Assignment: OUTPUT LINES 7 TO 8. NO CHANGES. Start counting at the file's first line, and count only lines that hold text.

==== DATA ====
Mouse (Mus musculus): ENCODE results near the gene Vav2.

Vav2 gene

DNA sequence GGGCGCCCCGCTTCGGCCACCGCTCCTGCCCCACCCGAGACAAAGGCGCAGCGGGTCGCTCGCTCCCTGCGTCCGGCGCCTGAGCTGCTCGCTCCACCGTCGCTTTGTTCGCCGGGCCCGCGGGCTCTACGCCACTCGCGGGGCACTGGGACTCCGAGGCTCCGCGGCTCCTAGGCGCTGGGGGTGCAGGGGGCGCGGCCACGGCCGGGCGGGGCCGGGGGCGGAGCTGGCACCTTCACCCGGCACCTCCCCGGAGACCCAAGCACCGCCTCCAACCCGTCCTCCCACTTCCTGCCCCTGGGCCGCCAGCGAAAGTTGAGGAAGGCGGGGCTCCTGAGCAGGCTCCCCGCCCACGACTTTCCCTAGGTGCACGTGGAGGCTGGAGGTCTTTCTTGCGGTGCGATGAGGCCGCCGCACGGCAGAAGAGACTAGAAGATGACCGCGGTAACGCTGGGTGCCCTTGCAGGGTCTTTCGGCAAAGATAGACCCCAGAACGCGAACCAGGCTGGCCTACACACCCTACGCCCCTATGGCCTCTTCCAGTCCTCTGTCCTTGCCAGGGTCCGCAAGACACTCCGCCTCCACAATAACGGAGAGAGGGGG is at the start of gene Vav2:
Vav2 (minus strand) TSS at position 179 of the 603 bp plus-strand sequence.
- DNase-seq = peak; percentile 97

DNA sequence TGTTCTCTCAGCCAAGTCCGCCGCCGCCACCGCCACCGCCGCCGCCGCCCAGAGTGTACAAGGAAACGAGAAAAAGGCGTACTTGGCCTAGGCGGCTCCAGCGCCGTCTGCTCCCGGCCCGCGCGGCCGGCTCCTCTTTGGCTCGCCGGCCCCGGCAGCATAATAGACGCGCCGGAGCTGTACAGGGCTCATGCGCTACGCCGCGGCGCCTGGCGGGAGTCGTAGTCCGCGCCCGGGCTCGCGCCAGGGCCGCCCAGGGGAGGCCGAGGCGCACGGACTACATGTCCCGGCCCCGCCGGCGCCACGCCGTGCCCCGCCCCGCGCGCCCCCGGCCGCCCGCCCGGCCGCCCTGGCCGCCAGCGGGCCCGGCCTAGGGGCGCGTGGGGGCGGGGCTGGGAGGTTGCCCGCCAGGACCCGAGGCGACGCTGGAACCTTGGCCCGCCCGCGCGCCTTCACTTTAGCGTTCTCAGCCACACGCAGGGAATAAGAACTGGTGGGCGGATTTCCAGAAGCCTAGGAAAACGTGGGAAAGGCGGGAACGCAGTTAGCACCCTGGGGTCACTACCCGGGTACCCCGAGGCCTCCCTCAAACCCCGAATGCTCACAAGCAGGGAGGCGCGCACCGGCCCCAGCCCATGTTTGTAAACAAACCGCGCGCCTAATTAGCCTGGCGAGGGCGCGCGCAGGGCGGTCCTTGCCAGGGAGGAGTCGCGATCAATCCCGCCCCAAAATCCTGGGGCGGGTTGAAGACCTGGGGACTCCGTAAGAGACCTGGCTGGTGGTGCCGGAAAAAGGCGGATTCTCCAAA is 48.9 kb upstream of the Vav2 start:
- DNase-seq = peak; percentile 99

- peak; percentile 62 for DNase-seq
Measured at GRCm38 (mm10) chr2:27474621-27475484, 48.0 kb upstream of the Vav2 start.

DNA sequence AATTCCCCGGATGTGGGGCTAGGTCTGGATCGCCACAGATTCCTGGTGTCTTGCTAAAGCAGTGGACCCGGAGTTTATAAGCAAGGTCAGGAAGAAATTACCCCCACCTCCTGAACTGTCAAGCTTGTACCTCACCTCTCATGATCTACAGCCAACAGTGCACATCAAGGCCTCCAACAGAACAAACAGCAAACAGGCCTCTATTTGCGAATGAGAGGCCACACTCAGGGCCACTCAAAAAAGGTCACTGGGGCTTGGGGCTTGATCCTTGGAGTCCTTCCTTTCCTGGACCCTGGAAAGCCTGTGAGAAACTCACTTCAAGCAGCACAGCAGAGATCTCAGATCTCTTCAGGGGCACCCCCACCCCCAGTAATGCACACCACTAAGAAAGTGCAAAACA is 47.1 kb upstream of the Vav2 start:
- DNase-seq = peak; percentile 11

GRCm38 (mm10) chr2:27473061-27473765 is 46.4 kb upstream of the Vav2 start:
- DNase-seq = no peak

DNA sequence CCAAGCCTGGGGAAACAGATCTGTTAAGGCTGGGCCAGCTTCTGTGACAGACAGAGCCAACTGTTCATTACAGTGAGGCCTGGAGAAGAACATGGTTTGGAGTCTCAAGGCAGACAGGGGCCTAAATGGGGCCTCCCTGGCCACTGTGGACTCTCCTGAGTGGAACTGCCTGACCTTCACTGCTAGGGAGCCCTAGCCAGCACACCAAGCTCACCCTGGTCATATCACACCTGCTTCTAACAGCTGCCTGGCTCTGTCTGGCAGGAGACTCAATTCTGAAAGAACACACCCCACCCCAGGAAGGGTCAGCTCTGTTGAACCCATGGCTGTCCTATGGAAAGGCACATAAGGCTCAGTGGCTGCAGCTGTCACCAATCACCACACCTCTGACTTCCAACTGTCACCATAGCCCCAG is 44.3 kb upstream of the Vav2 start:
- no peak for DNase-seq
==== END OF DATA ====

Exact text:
- DNase-seq = peak; percentile 99

- peak; percentile 62 for DNase-seq